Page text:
I received a text on my mobile the other day from Emma, who said she was in hospital and needed our help.
We have a family member named Emma. But I ignored the text. Why ignore it, you may ask, when a family member is in need of assistance?
The answer is fairly straightforward – it’s because I spent my whole career as a journalist and am therefore naturally cynical and questioning.
If this was from the Emma we know, why did her name not come up on the mobile as the caller? After all, her number is in my contacts.
And why did she not call other closer family members first, such as her parents or even her husband?
I knew immediately it was a scam, obviously did not reply and blocked the number before hitting Google.
And there, surprise, surprise, I found a warning about a hospital text scam using a common name that has been tricking people out of their hard-earned cash.
Most people will know someone called 'Emma', or any other common (I use that term loosely) name but replying to such a text will leave you £20 out of pocket.
The fraudsters play on people's emotions by sending a distressed message saying they are in hospital from what appears to be an ordinary mobile number.
The message I received stated: “Its Emma. I tried to call you but signal bad.
“I been taken to hospital after having a fall this morning. If possible can you do me a quick favour and text me x.” And yes, the grammar really was that bad.
Action Fraud say: “After responding to the message, the fraudsters ask victims to purchase a mobile phone top-up code and text it back to them.
“Once the fraudsters have the code, they can get the cash credited to their own mobile phone account.”
So, I saved myself £20. Hopefully my reader will take note and not fall into this emotional trap.
Sadly, the world is full of scammers who want to part you with your money. That’s one of the reasons we recently upgraded our landline phone to a more secure make which can sort the chaff from the wheat.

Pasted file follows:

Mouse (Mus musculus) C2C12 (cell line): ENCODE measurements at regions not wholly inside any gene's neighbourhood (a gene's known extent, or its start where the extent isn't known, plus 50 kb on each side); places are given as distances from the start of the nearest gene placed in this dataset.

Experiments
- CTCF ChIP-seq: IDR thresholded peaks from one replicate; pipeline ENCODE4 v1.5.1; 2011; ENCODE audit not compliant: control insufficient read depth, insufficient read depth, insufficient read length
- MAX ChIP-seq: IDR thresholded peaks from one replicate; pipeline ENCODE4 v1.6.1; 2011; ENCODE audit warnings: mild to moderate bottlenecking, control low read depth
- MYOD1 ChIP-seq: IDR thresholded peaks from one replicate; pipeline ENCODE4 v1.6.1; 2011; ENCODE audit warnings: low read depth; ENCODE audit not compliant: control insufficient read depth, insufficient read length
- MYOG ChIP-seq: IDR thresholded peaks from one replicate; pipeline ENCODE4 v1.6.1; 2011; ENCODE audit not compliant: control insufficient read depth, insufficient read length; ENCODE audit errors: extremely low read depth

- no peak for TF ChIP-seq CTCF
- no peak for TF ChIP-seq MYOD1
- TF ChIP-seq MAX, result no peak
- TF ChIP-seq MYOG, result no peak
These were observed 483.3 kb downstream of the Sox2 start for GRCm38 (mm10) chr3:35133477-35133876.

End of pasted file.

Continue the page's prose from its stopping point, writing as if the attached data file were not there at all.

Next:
This followed a spate of calls, purportedly from UK numbers, saying we were eligible for a free gas boiler, paid for by the Government.
How nice of them. Especially as we live in a rural part of this great county that does not have mains gas!
This went on for weeks and after each call I reported it to the Information Commissioners Office (https://ico.org.uk), giving date, time, number that called me etc. etc.
The calls eventually stopped and we had many months of no spam calls. Until early March, when they started again. Three on one day, two the next, all from different “UK” numbers. The first one was from an area code we know well, having family living there, so I answered it. Apparently, I’d had a missed call from my internet service provider.
I hung up immediately and let the next few UK but unknown-to-me number calls go through to the answer machine. Each one ended the call and left no message.
I am not sure what this particular scam is about but I would guess some nice man or woman would try to sweet talk me into a) letting them take control of my computer or b) persuade me to pay money to keep my service going.
Something that really irks me about these calls is the fact they appear to come from a UK number. Which is odd as we are fully paid-up members of the Telephone Preference Service and should not be getting any unsolicited calls.
But a quick search on the internet came up with the answer – you don’t have to be in the UK to have a UK number.
There are numerous businesses advertising what are known as UK Virtual Phone Numbers. Meaning you could be sitting in Portugal, for example, but the person you calls sees a UK number on his/ her telephone display.Wow, it’s a funny old world. Well, funny may not be the correct word. Perhaps I should just say a sad world.
One where you cannot seemingly trust anything, even a UK phone number.
Now please don’t have nightmares. Just become a little more cynical and question EVERY call or text you receive from a number you don’t know. If in doubt, let it go to answer and see what happens.
A genuine person will leave a message. Scammers usually use an automated system and will hang up.